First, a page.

Tuesday, December 30, 2014
How To Really Improve Student Academic Achievement.
We all know that the graduation rates are a poor indicator of student academic achievement. There are too many gimmicks used by the City and State to show academic progress when the reality is that there really is little, if any real progress over the years. The extensive use of "credit recovery", Principal pressure to pass them along and make it society's problem. When these students leave the school system unprepared academically for the real world with their devalued high school diploma, it becomes a worthless piece of paper when these poorly prepared students can't fill out a job application form or show up to work on time. The income/racial academic achievement gap is unacceptably wide and the policies out of the DOE has not resulted in any real progress to narrow the achievement gap. The question is how can we really improve academic achievement? Here are my ideas.
School based issues:
First, we need to reduce class sizes across the K to 12 spectrum. Having up to 34 students in a class is not conducive to a proper learning environment. The ambient noise level in a crowded classroom hampers learning. Furthermore, it gives teachers little chance to work individually with struggling students with such large class sizes. Mayor Bill de Blasio had promised to reduce class sizes and use the CFE funds, earmarked for this purpose. However, his disappointing Chancellor, Carmen Farina, has failed to do so.
Second, reduce the bureaucratic bloat at the DOE where an increasing amount of funds are allocated to the Central Bureaucracy, their high priced consultants, and technology programs like ARIS and SESIS, while the school budgets are frozen and average 14% lower than it was back in 2008. The freeing up of additional funds and redirected to the schools will bring more resources to the schools and provide students with the necessary supports to help them academically.
Third, encourage the hiring of experienced teachers by eliminating the destructive "fair student funding" that forces principals to hire the "cheapest and not the best teachers" for their schools. How can any right thinking educator believe that hiring "newbie teachers" who have a steep learning curve and lack curriculum knowledge and classroom management skills is good for struggling students? Worse, 50% of these teachers will leave the school system within five years and 80% of the teachers that remain in the system usually leave the school that hired them. This instability and teacher turnover wastes time and money as many of these teachers need to be mentored and as they attempt to acquire the necessary teaching skills. This should include the removal of the poorly trained "Leadership Academy Principals" who have little real classroom experience and don't collaborate with their staff as a result the students suffer.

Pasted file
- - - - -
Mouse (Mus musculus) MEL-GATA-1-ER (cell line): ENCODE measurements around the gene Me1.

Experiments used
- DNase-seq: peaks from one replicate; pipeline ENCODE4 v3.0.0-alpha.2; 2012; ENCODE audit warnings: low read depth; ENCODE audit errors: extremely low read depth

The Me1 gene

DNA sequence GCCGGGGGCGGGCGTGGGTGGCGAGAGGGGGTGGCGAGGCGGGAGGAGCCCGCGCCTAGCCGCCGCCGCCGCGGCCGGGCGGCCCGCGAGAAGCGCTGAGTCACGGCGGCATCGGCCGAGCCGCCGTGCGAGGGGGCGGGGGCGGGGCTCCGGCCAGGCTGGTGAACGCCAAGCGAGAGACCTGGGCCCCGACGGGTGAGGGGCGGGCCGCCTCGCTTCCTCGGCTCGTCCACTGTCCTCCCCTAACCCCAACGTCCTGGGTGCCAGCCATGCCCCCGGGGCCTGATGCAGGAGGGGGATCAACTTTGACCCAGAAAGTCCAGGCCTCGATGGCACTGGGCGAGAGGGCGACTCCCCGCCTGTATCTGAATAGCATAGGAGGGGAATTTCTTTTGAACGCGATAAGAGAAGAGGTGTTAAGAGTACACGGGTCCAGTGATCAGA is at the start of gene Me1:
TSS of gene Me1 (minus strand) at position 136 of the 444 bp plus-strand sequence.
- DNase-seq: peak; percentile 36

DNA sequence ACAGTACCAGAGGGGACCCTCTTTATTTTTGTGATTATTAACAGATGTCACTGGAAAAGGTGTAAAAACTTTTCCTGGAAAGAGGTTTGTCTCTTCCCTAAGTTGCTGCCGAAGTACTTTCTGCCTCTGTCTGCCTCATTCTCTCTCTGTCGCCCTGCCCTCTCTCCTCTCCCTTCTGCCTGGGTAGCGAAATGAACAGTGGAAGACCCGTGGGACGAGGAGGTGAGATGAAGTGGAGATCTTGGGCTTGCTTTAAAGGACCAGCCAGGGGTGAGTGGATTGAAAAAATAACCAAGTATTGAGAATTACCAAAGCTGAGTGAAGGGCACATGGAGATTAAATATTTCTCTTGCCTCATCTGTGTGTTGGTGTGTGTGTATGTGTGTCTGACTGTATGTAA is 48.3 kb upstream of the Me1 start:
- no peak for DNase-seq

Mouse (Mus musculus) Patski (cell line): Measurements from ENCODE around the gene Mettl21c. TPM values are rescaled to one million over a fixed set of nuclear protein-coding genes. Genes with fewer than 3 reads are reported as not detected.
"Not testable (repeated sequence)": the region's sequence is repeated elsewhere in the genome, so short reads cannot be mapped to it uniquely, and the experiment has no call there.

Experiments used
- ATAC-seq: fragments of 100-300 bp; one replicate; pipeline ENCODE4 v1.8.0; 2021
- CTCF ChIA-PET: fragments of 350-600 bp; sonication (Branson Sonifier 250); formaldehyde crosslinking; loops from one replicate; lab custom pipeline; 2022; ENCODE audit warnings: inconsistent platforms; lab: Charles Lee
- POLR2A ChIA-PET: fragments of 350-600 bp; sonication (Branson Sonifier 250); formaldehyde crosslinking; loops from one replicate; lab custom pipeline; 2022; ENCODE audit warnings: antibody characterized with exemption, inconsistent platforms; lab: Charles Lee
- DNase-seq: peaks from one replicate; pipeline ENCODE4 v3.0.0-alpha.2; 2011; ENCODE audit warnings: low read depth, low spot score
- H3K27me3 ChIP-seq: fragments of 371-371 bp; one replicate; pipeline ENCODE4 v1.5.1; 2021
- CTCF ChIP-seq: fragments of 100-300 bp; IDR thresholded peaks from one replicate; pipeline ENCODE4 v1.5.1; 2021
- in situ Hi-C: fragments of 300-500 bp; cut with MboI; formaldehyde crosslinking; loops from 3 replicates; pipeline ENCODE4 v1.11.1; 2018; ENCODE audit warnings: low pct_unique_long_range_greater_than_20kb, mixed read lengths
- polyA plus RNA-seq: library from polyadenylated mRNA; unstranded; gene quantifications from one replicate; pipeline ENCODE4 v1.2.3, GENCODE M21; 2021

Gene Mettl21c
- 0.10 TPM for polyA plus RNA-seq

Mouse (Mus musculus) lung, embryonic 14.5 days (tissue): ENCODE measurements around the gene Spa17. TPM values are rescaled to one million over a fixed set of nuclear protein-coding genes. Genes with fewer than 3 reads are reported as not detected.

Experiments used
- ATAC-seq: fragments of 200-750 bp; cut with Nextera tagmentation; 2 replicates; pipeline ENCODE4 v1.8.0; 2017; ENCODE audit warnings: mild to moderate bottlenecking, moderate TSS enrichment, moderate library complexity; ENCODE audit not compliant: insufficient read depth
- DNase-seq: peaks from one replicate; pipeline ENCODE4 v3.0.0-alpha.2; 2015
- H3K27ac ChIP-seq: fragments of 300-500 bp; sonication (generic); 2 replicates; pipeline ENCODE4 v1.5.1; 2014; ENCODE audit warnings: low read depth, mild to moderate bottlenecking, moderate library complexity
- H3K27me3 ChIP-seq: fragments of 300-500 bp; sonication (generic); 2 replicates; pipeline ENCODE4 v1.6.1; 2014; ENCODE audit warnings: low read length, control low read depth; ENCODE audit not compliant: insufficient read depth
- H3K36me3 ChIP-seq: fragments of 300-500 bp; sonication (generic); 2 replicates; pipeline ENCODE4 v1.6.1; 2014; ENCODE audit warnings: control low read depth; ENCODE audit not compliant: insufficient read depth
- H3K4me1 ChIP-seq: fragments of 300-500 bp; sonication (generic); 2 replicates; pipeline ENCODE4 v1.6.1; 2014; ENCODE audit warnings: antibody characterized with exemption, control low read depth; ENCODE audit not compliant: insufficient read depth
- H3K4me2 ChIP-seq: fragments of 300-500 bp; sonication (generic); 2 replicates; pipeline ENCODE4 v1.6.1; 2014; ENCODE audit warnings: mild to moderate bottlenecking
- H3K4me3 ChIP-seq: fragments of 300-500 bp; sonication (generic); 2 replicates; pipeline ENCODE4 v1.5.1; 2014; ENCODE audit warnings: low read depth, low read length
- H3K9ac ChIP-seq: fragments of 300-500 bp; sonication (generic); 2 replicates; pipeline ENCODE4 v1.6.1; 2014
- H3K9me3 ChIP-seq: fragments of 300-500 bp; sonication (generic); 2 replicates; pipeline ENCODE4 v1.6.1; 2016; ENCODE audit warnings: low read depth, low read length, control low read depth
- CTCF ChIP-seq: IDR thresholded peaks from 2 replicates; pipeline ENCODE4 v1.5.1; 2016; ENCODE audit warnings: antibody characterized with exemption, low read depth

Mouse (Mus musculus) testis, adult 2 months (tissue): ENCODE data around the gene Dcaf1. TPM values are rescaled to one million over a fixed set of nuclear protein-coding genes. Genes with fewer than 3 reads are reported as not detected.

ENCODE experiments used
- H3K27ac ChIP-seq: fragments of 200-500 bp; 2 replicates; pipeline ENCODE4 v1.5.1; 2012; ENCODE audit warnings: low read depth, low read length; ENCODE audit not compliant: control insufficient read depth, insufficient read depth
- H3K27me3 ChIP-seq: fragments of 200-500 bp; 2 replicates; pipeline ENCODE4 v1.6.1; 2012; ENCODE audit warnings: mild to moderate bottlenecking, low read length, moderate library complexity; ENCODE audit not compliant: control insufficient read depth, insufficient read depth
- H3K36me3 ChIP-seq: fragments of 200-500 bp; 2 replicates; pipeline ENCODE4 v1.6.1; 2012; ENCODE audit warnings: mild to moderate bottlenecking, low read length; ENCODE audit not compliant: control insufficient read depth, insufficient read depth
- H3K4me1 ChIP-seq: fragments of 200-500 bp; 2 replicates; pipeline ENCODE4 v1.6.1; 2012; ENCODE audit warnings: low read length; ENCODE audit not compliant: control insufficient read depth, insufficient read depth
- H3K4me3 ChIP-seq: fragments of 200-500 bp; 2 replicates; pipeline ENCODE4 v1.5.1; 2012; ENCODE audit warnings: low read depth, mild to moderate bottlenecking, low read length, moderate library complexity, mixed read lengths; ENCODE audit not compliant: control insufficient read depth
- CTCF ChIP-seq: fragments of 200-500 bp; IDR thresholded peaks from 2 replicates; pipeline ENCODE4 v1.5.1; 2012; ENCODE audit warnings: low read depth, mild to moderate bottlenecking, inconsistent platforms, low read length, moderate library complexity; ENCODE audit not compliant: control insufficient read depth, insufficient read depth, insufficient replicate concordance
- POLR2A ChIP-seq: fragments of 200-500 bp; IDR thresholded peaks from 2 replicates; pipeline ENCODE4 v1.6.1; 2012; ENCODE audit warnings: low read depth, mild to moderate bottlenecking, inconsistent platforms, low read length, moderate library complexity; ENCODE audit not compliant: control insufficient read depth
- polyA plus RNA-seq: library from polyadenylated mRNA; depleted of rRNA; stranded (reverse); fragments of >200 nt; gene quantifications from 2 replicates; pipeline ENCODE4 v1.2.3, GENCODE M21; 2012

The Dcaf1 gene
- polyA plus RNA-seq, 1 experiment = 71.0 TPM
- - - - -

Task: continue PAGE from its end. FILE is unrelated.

Fourth, have stringent and enforceable student discipline codes. Too many school administrators look the other way when students misbehave and blame the classroom teacher rather than take appropriate action. The result is an out of control school and continued disruptive behavior in the classrooms that make learning next to impossible due to the chaos.
Fifth, make all middle and high schools magnet schools that can attract high achieving students from their and other communities and hopefully bring diversity to the school's student population. The City schools are too segregated by race and that's a problem. By encouraging students to follow a path that best suits their interests will stimulate their love for learning and will help them improve their academic outcomes. This would include vocational, CTE, and academic programs.
Sixth, recombine failing small schools that were carved up from the large comprehensive schools such as Campus Magnet, Far Rockaway, Springfield Gardens, all the Bronx schools, and many of the Manhattan and Brooklyn schools. The shared resources and additional courses will enhance the variety and scope of the academic experience for the students.
All the various improvements to the schools will result in nothing without addressing the social-economic factors such as family, community. and poverty that makes up over 80% of a child's development and damages the student's ability to learn. Therefore, the City must step up efforts to deal with these issues otherwise its like putting a bandage on an infection without treating the source of the infection.